Apparently You Need Even More, More, More (!) Anxiety Reduction, Well I Can Help You With That!

I received several emails after I wrote about how to reduce stress. They were all the same: I want more, please!
Publish date:
June 14, 2013
anxiety, stress reduction

I'm so glad that you guys dug my three favorite stress reduction techniques. But when I checked my in-box, I could tell that I hit a nerve.

Y'all are hella stressed. And you said what I wrote was lovely, but what else did I have? Because for some people your stress and anxiety is really messing with your health and happiness. Trust me, I relate so much to this. If you were to have seen me when I was younger, you would have gotten transference stress just by being near me. Because I was just that radioactive in my boiling-over anxiety levels.

I still get anxious, but I now use that whole Free Will re-framing technique to get out of my funk. And sometimes that just means searching out whatever tools might change my state.

So when I was reading your emails I realized that giving you the exact tool that helped me most recently might resonate with some of you. And here it is. The last time I was really having a hard time, I went through the final gift my mom sent me from San Diego. It was called "The Compassion Box," with 59 cards on Buddhist teachings written by Pema Chodron. I went through each one and read them slowly, and then set aside the ones that really resonated.

So I share them with you now. If you're anything like me, you'll read them again and again.

(UPDATE: As a commenter noted below, Pema uses a lot of stressy ultimatum-style language like DO! DON'T! ALWAYS! But keep in mind, she's just cribbing Buddhism to help folks lead more peaceful lives. And since some of the principles are intended as instructions and instructives, they are written in that language. But she is human, we are human and obviously we're never -- NEVER! more ultimatum-language -- going to achieve all these unless we are actual Buddha, dude. So just take what you like and leave the rest. And whatever you do, don't look at it as a failure inventory. It's not. For me, I look at it it as a GPS for my soul to help me remember to let go of insignificant stresses and priorities and work on what actually matters and what I actually control. xoxox)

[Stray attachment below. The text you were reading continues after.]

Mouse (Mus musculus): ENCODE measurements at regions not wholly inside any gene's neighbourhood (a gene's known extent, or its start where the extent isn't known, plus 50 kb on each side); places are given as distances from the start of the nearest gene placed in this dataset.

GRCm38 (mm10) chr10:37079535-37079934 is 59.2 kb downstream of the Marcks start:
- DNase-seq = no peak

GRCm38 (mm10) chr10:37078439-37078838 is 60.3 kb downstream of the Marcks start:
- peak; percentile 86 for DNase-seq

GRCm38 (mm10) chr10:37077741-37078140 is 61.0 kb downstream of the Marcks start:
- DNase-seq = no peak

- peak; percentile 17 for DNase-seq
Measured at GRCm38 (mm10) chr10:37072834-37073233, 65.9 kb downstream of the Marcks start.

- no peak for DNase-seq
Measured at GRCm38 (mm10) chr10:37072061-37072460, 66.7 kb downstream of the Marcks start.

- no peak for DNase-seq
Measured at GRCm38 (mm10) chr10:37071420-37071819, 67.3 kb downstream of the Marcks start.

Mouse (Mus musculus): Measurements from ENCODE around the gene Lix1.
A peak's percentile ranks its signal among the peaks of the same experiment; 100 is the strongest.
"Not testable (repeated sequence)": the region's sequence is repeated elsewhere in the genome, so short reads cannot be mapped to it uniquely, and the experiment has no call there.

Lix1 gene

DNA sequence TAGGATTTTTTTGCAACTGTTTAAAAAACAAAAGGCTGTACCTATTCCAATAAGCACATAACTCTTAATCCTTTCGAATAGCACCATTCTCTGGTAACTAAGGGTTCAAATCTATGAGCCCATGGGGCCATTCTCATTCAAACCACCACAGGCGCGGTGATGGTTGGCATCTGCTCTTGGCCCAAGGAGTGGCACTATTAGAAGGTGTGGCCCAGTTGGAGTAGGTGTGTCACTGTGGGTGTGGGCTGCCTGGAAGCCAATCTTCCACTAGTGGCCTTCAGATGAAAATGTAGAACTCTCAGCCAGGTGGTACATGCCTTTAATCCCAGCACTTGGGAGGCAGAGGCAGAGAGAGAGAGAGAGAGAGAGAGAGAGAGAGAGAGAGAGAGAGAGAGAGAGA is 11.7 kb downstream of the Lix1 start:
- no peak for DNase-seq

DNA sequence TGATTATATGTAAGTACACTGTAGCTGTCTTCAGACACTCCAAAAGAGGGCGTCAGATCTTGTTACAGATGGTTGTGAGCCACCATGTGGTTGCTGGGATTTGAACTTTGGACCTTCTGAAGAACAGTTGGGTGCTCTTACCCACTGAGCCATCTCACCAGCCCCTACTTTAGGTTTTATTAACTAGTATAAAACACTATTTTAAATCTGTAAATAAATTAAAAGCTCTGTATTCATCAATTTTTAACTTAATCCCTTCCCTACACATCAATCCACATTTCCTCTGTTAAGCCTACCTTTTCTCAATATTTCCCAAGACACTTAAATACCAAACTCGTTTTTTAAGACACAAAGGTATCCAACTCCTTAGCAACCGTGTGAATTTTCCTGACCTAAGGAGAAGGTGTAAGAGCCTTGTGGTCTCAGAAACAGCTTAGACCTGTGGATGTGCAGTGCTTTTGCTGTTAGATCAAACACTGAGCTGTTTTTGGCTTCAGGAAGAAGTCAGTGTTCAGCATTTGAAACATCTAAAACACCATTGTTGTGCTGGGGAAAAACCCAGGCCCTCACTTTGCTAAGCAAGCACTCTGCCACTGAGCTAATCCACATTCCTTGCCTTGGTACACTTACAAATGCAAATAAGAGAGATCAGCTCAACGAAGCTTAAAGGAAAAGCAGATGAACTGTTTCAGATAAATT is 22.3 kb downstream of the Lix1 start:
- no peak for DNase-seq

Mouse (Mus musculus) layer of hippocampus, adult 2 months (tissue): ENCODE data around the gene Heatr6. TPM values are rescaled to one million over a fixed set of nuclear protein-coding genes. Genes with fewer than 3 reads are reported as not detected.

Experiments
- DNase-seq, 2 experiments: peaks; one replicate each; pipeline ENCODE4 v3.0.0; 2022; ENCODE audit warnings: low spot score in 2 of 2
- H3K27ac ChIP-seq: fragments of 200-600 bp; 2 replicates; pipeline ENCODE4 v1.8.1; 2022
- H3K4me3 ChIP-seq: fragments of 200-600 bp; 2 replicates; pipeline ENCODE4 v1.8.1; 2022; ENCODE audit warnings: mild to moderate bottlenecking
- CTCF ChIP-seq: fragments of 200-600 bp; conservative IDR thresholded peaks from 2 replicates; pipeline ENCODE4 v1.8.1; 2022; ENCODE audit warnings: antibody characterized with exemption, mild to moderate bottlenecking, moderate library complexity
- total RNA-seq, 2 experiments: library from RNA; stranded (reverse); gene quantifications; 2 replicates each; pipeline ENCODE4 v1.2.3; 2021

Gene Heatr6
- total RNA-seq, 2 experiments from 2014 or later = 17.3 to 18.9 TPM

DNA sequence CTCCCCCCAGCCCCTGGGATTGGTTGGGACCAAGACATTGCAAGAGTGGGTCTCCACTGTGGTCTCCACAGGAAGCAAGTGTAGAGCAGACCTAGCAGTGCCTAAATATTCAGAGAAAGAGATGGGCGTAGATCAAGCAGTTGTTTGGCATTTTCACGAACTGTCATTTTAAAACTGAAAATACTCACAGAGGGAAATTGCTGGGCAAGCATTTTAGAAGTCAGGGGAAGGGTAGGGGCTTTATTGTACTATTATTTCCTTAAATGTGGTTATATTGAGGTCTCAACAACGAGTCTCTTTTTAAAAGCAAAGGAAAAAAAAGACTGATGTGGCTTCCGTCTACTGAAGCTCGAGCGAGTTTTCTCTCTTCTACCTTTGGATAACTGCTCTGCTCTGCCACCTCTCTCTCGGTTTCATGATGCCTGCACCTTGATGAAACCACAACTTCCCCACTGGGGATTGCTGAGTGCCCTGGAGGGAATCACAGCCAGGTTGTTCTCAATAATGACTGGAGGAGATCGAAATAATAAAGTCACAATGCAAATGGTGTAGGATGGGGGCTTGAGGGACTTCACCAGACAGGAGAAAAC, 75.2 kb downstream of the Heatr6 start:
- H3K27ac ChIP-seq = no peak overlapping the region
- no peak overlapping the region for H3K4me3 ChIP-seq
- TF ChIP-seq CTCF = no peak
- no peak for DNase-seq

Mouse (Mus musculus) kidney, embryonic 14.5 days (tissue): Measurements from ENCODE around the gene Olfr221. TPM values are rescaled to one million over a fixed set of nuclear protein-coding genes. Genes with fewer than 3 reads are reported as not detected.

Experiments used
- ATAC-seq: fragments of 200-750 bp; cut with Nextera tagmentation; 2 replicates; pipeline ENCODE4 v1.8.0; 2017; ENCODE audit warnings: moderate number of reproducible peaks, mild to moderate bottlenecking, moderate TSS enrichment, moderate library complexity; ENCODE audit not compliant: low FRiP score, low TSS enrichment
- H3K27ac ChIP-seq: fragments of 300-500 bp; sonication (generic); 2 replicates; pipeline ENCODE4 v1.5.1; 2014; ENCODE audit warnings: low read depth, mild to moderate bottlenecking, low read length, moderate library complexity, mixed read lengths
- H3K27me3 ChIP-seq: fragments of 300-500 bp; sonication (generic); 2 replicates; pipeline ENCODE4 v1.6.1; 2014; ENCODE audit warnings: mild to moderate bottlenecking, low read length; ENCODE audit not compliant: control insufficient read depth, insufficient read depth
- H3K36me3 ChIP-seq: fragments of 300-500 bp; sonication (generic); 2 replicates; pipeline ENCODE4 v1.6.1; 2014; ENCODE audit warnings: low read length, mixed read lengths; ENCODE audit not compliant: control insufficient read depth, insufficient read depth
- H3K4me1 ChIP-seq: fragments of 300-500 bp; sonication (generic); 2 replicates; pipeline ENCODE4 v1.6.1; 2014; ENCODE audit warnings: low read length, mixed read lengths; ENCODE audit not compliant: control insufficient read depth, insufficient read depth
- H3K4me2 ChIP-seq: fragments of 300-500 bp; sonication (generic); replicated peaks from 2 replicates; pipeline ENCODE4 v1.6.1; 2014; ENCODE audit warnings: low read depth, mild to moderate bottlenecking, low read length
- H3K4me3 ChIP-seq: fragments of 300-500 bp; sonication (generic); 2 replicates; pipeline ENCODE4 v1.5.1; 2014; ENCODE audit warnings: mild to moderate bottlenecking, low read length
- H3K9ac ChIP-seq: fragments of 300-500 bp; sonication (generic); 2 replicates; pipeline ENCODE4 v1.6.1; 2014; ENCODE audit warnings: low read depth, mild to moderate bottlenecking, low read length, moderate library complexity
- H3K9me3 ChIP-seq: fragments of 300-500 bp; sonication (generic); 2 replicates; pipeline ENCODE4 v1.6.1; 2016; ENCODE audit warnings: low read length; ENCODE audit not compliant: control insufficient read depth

1. Teaching: Don't talk about injured limbs.

Commentary: Don't try to build yourself up by talking about other people's defects.

2. Teaching: Work with the greatest defilements first.

Commentary: Gain insight into your greatest obstacles -- pride, aggression, self-denigration, and so forth -- and work with those first. Do this with clarity and compassion.

3. Teaching: Abandon poisonous food.

Commentary: You can use these slogans to build up your ego. For instance, you refrain from talking about others' defects or maligning them but only so people will praise you. In this way, compassionate teachings designed to lessen your sense of self-centeredness become like rotten food that poisons you and deceives others.

4. Teaching: Don't transfer the ox's load to the cow.

Commentary: Don't transfer your load to someone else. Take responsibility for what is yours.

5. Teaching: Don't misinterpret.

Commentary: There are six teachings that you might misinterpret: patience, yearning, excitement, compassion, priorities and joy. The misinterpretations are: (1) You're patient when it means you'll get your way but not when your practice brings up challenges. (2) You yearn for worldly things but not for an open heart and mind. (3) You get excited about wealth and entertainment but not about your potential for enlightenment. (4) You have compassion for those you like and admire but not for those you don't. (5) Worldly gain is your priority rather than cultivating loving-kindness and compassion. (6) You feel joy when your enemies suffer, but you do not rejoice in others' good fortune.

6. Teaching: Whichever of the two occurs, be patient.